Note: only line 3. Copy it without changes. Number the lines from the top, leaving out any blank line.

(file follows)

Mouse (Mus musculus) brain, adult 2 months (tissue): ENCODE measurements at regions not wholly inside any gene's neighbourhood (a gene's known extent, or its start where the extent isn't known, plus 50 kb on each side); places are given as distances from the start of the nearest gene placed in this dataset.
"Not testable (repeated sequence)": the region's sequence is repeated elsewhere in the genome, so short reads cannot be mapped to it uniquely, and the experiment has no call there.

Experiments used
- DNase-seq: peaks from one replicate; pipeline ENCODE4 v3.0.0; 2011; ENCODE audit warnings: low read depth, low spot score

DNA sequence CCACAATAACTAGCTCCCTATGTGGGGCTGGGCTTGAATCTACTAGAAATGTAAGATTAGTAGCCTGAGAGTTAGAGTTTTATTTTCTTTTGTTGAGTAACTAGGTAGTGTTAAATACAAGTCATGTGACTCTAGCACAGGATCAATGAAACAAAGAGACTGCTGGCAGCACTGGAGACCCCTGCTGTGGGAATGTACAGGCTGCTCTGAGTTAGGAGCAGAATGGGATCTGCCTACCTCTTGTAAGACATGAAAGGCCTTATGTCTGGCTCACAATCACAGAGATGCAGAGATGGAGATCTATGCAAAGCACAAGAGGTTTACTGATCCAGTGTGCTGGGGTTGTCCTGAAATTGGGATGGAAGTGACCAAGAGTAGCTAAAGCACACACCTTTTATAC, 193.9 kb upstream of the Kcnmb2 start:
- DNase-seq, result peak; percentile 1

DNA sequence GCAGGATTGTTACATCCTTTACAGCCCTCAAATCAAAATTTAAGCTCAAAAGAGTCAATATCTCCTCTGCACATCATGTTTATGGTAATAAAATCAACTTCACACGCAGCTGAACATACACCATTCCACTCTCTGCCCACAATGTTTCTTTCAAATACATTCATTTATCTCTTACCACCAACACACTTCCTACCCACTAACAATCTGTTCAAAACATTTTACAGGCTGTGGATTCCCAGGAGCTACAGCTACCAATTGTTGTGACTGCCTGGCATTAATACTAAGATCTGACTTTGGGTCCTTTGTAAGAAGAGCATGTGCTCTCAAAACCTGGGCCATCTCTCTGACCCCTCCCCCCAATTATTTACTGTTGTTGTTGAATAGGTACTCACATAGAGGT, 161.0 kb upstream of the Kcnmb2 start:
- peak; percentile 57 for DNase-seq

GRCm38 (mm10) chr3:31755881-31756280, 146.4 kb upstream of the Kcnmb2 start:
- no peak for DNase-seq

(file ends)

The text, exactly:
Experiments used